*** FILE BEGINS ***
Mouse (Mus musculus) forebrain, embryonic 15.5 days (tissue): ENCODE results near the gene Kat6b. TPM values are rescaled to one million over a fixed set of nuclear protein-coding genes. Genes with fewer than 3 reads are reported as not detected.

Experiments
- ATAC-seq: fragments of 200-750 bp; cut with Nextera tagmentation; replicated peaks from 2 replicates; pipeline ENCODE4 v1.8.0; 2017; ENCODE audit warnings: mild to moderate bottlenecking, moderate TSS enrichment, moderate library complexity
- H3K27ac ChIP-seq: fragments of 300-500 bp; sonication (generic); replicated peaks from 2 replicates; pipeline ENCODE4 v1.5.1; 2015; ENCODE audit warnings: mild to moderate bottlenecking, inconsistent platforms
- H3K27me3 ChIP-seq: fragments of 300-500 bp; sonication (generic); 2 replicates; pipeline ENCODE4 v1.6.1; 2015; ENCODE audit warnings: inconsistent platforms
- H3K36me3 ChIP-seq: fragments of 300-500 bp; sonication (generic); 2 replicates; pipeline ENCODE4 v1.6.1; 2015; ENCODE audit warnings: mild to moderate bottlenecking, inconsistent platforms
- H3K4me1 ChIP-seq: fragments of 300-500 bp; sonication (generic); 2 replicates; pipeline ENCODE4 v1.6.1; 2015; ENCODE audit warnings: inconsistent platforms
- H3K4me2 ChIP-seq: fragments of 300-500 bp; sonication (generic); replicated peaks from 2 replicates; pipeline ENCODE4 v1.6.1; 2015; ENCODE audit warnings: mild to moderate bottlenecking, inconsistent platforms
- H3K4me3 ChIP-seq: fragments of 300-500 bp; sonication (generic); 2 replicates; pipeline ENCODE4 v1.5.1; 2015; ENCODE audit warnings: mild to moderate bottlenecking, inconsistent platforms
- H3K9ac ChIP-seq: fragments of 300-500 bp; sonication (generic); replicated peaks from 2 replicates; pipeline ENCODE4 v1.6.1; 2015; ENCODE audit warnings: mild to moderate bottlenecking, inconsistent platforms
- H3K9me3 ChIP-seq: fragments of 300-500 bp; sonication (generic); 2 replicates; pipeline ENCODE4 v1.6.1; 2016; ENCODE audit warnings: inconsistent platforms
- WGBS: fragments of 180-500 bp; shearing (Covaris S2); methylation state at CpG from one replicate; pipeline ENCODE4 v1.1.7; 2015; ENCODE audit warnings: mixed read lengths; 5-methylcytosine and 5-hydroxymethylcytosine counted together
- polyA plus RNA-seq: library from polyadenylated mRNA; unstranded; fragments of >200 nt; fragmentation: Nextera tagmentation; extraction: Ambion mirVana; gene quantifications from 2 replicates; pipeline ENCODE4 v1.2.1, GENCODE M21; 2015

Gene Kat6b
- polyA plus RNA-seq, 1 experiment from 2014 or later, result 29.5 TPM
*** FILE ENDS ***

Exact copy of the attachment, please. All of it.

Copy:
Mouse (Mus musculus) forebrain, embryonic 15.5 days (tissue): ENCODE results near the gene Kat6b. TPM values are rescaled to one million over a fixed set of nuclear protein-coding genes. Genes with fewer than 3 reads are reported as not detected.

Experiments
- ATAC-seq: fragments of 200-750 bp; cut with Nextera tagmentation; replicated peaks from 2 replicates; pipeline ENCODE4 v1.8.0; 2017; ENCODE audit warnings: mild to moderate bottlenecking, moderate TSS enrichment, moderate library complexity
- H3K27ac ChIP-seq: fragments of 300-500 bp; sonication (generic); replicated peaks from 2 replicates; pipeline ENCODE4 v1.5.1; 2015; ENCODE audit warnings: mild to moderate bottlenecking, inconsistent platforms
- H3K27me3 ChIP-seq: fragments of 300-500 bp; sonication (generic); 2 replicates; pipeline ENCODE4 v1.6.1; 2015; ENCODE audit warnings: inconsistent platforms
- H3K36me3 ChIP-seq: fragments of 300-500 bp; sonication (generic); 2 replicates; pipeline ENCODE4 v1.6.1; 2015; ENCODE audit warnings: mild to moderate bottlenecking, inconsistent platforms
- H3K4me1 ChIP-seq: fragments of 300-500 bp; sonication (generic); 2 replicates; pipeline ENCODE4 v1.6.1; 2015; ENCODE audit warnings: inconsistent platforms
- H3K4me2 ChIP-seq: fragments of 300-500 bp; sonication (generic); replicated peaks from 2 replicates; pipeline ENCODE4 v1.6.1; 2015; ENCODE audit warnings: mild to moderate bottlenecking, inconsistent platforms
- H3K4me3 ChIP-seq: fragments of 300-500 bp; sonication (generic); 2 replicates; pipeline ENCODE4 v1.5.1; 2015; ENCODE audit warnings: mild to moderate bottlenecking, inconsistent platforms
- H3K9ac ChIP-seq: fragments of 300-500 bp; sonication (generic); replicated peaks from 2 replicates; pipeline ENCODE4 v1.6.1; 2015; ENCODE audit warnings: mild to moderate bottlenecking, inconsistent platforms
- H3K9me3 ChIP-seq: fragments of 300-500 bp; sonication (generic); 2 replicates; pipeline ENCODE4 v1.6.1; 2016; ENCODE audit warnings: inconsistent platforms
- WGBS: fragments of 180-500 bp; shearing (Covaris S2); methylation state at CpG from one replicate; pipeline ENCODE4 v1.1.7; 2015; ENCODE audit warnings: mixed read lengths; 5-methylcytosine and 5-hydroxymethylcytosine counted together
- polyA plus RNA-seq: library from polyadenylated mRNA; unstranded; fragments of >200 nt; fragmentation: Nextera tagmentation; extraction: Ambion mirVana; gene quantifications from 2 replicates; pipeline ENCODE4 v1.2.1, GENCODE M21; 2015

Gene Kat6b
- polyA plus RNA-seq, 1 experiment from 2014 or later, result 29.5 TPM